Student in Grades 6-8 use Tuva to explore distributions of data to better understand variability and central tendency. The dynamic plotting of data allows students to visualize the relationships between dot plots, box plots, and histograms and to understand the impact of outliers on measures of center and spread. 

Students also construct bivariate plots to analyze patterns of association between two quantities and begin to create functions to model those relationships. Students are engaged by both the visual aspects of Tuva as well as the many different contexts of the datasets that allow them to contextualize the math concepts that they are learning.

Measures of Center - Mean and Median 

Tuva allows middle school students to visualize challenging new concepts like how the mean and median are affected by extreme values in a data set and the impact of removing those data points. Students can quickly change between a dot plot and box plot to see how the measures of center are represented differently on each graph, allowing students to build more connections about these concepts. 

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Tuva for High School Math

Students in high school use Tuva to investigate key concepts of statistics related to shape, center, and spread of distributions. Through the rich real-world contexts of Tuva datasets, students are able to examine key features of distributions in order to draw valid conclusions.

The dynamic nature of Tuva allows students to quickly compare distributions both visually and numerically using dot plots, box plots,and histograms. Additionally, high school students use Tuva to build models for bivariate data that are linear or nonlinear. The modeling features of Tuva allow students to either construct a function from scratch to fit a set of data or to compute a regression model of best fit. Students are then able to view summary statistic parameters for the model and use those to make predictions based on the context of the dataset they are working with in order to answer real-world problems.

Standard Deviation 

Standard deviation is a challenging topic for students. Tuva can help students conceptually understand standard deviation through visual representation. Students use a reference lines to inspect the amount of overlap of two distributions in terms of the standard deviation, and use that relationship to draw conclusions. By seeing the standard deviation visually and immediately putting it into a real-world context, students have a much better understanding of this powerful statistical concept.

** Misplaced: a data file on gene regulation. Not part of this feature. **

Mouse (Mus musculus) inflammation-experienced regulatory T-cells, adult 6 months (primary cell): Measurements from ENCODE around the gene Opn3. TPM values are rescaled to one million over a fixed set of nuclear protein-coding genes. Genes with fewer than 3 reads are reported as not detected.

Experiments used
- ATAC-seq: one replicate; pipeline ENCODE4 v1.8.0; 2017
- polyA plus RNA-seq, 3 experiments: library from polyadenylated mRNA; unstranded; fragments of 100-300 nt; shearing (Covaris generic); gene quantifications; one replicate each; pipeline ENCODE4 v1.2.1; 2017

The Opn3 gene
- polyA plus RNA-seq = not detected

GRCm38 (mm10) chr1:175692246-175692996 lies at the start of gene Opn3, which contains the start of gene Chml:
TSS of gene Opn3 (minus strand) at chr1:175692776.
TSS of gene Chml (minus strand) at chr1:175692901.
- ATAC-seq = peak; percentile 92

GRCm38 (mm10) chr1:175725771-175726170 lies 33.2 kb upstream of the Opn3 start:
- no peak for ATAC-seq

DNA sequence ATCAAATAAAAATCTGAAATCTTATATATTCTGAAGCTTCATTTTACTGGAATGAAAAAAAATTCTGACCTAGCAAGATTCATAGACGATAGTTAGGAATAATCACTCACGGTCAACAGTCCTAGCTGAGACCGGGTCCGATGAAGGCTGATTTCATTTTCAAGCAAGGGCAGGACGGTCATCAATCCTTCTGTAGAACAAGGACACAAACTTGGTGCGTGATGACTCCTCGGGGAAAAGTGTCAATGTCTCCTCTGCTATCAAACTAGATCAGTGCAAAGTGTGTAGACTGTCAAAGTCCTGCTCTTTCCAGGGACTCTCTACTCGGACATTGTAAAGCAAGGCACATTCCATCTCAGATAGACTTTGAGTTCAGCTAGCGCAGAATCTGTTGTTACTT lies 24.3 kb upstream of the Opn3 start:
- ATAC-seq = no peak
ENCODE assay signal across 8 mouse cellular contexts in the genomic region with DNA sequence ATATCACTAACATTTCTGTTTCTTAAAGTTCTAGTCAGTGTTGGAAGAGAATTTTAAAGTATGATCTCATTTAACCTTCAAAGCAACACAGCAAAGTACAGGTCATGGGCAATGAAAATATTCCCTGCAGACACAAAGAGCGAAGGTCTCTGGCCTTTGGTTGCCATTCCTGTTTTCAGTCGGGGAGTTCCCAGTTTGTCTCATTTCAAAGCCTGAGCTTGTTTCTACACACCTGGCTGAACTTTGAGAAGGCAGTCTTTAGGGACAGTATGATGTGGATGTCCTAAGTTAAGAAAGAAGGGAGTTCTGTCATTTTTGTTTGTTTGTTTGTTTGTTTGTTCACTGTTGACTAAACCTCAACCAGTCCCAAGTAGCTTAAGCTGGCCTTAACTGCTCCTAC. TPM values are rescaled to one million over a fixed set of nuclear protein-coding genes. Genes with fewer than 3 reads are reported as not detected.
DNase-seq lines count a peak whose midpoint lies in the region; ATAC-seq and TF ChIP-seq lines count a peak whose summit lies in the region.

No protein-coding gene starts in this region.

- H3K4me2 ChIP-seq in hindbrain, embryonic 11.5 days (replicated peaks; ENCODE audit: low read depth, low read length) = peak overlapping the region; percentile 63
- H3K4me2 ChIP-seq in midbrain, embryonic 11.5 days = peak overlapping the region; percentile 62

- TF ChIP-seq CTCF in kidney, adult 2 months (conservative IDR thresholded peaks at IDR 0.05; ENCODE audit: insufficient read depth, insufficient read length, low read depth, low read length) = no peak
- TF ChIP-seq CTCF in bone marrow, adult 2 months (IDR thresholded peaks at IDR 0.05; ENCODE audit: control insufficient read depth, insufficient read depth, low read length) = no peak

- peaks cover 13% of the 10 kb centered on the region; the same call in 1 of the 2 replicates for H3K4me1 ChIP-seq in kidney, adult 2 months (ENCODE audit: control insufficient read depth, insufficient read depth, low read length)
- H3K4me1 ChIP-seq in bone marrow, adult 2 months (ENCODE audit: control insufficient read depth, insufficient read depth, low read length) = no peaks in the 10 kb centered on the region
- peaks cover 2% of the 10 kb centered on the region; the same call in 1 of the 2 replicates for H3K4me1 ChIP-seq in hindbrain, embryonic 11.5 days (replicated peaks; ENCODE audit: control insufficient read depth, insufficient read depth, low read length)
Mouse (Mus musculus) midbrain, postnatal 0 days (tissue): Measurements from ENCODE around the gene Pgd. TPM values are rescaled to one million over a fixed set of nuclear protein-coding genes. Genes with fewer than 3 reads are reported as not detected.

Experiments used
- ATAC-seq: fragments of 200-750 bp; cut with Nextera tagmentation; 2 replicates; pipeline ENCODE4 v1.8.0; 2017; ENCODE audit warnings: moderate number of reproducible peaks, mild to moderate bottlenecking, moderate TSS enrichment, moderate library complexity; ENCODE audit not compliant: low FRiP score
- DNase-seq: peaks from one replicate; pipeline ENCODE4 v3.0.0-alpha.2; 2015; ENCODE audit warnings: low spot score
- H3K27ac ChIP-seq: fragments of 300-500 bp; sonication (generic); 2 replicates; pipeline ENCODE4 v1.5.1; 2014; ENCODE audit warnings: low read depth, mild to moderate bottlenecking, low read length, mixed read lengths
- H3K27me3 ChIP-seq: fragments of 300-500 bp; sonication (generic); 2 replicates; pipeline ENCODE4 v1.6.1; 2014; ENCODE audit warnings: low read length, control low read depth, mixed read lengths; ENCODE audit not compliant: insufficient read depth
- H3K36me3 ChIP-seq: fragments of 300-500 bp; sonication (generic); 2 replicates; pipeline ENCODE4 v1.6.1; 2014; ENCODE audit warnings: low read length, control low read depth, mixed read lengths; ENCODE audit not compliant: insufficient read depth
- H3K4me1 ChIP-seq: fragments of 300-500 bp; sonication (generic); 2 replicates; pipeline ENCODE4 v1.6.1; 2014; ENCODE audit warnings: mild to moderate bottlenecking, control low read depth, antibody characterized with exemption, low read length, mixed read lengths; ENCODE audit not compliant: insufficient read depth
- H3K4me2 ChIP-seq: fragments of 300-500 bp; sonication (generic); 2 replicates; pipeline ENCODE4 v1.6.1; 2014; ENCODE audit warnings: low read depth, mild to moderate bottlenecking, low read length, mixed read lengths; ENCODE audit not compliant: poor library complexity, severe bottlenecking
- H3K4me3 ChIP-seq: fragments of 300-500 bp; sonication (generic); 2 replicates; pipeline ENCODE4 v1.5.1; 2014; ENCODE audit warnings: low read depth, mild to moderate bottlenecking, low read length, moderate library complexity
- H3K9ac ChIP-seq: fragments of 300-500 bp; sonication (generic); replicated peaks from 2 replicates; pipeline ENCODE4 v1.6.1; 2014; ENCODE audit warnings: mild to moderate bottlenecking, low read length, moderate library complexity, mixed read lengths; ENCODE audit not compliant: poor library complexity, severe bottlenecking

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Creating Linear & Nonlinear Models

Students use Tuva to dynamically build functions to model data in context. Students can see the impact of changing the coefficient of a quadratic model as they attempt to fit their function to a dataset. Tuva's modeling features strengthen student's conceptual understanding of the parameters of a function, while also highlighting the purpose of building a mathematical model in order to make predictions about real-world scenario. 

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Tuva for AP Statistics

Tuva enhances the AP Statistics curriculum by giving students opportunities to visualize key concepts of variability, distribution shapes, and patterns of association for bivariate data. Students investigate engaging real-world datasets and use statistical concepts to make predictions and draw conclusions in context. Students can also use Random Sampling to generate a sampling distribution in order to explore the key concepts of the Central Limit Theorem.

Tuva's visual interface is ideal for students to understand the fundamental concepts of statistics that are need to progress in AP Statistics. Students can use Tuva to explore key concepts such as the Empirical Rule for a normal distribution. Through the use of dividers, they can calculate the percentage of data points within a given range, and they can test out whether a distribution is approximately normal.